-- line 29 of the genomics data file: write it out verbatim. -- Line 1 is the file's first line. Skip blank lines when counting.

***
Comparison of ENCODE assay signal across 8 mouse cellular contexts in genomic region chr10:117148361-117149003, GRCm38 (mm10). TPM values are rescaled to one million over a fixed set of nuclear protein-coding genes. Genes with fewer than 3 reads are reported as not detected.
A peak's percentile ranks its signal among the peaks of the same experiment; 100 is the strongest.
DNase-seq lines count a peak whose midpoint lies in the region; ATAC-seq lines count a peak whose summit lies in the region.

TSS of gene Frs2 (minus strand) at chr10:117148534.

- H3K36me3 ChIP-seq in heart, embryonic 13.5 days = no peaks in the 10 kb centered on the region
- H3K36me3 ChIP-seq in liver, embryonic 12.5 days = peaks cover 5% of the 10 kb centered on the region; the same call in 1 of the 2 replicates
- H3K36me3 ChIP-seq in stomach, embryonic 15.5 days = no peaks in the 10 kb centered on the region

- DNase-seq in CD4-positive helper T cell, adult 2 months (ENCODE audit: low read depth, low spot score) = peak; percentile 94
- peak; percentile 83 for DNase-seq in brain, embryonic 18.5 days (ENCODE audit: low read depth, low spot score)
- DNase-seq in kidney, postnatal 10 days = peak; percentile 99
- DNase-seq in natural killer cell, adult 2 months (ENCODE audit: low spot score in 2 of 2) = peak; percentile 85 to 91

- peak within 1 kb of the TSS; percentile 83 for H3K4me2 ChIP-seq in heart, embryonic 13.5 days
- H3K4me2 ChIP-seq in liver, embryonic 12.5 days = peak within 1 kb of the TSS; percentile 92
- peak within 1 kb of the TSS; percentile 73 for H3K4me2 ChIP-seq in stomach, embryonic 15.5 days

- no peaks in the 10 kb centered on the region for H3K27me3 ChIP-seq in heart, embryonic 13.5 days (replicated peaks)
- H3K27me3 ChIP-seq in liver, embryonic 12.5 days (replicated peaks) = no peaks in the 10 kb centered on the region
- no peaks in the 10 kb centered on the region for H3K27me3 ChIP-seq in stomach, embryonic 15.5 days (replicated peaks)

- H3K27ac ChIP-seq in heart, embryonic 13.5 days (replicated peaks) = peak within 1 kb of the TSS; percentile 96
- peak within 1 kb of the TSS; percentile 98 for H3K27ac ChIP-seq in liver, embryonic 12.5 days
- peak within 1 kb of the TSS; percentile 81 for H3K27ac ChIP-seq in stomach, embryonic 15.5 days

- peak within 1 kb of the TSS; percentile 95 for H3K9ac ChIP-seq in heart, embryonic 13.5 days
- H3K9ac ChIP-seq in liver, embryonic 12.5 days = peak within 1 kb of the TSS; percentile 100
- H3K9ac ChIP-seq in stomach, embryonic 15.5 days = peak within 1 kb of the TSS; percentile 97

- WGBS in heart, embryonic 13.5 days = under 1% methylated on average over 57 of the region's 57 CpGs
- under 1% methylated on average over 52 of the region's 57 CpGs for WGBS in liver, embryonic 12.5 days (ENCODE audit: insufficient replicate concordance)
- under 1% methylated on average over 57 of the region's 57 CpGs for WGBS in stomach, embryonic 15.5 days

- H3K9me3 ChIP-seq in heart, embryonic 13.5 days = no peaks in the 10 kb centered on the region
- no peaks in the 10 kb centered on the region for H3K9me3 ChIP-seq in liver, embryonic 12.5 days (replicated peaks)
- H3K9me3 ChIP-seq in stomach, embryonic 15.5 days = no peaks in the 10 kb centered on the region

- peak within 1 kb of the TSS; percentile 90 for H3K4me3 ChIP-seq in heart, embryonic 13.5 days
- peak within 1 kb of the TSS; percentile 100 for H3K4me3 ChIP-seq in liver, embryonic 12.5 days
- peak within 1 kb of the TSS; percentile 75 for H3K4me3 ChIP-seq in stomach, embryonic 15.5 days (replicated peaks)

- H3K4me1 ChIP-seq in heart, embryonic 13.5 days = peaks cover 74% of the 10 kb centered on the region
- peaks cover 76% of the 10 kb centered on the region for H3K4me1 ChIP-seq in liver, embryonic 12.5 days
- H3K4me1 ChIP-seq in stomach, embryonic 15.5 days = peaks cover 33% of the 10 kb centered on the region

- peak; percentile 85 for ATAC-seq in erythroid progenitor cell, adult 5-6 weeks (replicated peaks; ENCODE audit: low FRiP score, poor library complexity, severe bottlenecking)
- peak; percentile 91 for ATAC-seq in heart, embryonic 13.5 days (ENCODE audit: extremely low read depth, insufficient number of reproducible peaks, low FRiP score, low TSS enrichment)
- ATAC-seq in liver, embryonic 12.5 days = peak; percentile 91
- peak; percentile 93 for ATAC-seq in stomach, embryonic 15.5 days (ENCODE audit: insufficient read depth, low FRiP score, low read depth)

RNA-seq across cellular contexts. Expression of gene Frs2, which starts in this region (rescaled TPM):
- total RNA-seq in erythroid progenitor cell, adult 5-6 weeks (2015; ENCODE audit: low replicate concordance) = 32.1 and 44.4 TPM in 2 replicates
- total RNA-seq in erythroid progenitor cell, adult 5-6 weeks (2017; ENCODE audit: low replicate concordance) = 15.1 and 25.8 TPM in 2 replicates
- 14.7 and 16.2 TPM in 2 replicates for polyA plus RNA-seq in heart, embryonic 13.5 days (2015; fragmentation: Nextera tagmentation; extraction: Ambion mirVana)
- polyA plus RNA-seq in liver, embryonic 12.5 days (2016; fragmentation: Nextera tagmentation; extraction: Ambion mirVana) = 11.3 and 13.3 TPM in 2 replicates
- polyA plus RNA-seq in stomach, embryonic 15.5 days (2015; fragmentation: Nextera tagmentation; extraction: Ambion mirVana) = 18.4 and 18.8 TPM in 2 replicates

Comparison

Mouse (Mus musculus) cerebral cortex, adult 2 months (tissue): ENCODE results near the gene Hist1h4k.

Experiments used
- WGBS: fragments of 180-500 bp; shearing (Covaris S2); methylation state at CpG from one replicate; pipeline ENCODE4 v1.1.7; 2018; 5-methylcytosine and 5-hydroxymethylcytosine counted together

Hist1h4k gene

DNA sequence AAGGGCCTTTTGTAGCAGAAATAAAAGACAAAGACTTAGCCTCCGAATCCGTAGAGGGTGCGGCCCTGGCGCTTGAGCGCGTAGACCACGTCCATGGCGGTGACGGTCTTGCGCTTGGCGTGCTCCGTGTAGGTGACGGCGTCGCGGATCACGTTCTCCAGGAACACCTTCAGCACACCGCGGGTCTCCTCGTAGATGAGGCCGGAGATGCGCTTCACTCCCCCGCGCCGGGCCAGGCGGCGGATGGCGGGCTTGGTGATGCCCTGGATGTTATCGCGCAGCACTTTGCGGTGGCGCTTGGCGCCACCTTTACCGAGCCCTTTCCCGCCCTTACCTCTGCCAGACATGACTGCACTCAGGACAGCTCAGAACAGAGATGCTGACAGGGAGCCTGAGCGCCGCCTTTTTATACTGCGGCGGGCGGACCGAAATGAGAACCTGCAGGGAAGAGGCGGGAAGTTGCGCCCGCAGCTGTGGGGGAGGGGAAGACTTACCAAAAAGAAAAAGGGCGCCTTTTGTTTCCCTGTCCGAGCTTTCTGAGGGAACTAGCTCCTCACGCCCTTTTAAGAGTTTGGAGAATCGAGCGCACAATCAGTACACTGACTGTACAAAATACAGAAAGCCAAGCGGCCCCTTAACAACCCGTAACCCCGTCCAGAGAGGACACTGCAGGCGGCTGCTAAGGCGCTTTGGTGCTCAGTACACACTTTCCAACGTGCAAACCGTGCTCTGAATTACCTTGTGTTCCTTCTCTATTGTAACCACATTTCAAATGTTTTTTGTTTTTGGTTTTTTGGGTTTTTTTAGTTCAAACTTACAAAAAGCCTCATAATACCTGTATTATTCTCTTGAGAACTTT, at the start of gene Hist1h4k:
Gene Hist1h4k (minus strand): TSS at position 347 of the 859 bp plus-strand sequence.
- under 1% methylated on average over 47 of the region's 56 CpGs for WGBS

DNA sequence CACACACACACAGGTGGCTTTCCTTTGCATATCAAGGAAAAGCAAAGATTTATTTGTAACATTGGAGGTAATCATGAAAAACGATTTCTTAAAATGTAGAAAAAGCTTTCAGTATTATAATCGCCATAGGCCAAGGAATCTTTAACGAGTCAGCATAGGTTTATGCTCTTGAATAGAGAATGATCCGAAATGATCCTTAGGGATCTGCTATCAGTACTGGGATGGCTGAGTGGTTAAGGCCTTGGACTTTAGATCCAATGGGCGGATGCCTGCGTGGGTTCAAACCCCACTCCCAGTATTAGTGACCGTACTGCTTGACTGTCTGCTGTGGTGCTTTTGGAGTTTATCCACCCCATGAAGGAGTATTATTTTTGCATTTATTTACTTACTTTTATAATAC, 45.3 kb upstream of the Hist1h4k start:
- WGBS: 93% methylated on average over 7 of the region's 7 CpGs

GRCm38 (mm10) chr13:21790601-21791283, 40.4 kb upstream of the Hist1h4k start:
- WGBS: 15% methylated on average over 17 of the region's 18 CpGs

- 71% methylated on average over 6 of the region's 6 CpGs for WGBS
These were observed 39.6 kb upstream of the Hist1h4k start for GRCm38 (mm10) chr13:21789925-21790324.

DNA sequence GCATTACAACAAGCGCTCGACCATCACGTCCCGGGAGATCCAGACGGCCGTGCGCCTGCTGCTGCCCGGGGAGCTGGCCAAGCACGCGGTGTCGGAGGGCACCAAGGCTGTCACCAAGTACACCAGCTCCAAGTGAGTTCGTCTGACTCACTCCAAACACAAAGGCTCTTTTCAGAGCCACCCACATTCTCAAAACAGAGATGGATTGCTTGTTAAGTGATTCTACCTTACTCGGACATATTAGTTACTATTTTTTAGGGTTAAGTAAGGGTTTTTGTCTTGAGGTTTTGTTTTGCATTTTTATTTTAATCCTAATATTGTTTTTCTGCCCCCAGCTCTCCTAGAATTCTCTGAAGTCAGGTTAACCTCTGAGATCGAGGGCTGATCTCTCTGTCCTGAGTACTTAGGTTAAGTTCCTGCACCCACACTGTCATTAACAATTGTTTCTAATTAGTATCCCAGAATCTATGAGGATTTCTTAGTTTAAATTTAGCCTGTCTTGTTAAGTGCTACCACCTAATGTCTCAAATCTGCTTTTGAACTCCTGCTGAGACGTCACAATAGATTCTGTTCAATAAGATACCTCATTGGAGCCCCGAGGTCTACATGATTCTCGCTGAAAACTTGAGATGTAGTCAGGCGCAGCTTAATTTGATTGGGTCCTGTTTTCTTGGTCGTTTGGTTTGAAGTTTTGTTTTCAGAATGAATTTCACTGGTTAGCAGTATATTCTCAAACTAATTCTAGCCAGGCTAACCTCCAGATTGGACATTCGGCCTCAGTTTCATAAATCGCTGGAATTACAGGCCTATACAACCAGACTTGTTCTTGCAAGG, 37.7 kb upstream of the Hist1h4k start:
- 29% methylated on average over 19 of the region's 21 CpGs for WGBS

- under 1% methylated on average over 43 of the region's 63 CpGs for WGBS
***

- H3K9me3 ChIP-seq in stomach, embryonic 15.5 days = no peaks in the 10 kb centered on the region